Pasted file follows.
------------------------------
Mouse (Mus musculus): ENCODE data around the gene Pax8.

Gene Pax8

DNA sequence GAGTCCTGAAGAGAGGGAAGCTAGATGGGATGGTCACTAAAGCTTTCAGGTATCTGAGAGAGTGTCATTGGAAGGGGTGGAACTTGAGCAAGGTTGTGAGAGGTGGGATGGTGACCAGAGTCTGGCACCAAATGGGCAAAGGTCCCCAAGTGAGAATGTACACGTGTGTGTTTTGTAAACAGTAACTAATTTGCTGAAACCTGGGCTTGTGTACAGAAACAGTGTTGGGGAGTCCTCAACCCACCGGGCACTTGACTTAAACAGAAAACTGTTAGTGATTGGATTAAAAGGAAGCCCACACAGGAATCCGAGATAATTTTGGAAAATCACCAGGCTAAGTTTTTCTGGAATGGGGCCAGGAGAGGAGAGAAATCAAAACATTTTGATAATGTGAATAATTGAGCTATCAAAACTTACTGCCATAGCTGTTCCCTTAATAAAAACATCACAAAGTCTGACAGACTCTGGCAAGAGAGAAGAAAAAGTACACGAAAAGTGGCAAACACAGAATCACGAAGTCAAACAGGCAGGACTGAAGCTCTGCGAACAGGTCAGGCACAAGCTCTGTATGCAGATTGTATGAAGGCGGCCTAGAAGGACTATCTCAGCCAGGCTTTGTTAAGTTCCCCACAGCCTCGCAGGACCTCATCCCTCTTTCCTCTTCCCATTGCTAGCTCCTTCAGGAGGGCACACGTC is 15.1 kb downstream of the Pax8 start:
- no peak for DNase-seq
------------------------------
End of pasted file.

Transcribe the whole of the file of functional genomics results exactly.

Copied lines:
Mouse (Mus musculus): ENCODE data around the gene Pax8.

Gene Pax8

DNA sequence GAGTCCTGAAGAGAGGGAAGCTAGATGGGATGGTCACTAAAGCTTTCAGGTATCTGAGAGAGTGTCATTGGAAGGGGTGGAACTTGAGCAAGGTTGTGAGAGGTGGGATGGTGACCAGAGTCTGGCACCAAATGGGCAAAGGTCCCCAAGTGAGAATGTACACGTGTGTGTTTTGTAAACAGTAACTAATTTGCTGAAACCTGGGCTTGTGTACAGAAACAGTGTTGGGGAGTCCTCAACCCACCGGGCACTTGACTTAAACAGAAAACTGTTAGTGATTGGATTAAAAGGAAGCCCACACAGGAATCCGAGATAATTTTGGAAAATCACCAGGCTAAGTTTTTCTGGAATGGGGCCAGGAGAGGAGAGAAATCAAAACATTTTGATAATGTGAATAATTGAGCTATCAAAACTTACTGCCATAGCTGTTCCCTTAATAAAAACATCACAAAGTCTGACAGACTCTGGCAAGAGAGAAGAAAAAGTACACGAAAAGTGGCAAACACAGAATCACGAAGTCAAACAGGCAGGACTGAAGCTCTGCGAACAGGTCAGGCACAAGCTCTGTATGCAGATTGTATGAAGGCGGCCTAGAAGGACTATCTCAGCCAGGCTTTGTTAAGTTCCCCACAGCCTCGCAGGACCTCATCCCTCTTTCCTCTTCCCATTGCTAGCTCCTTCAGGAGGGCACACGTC is 15.1 kb downstream of the Pax8 start:
- no peak for DNase-seq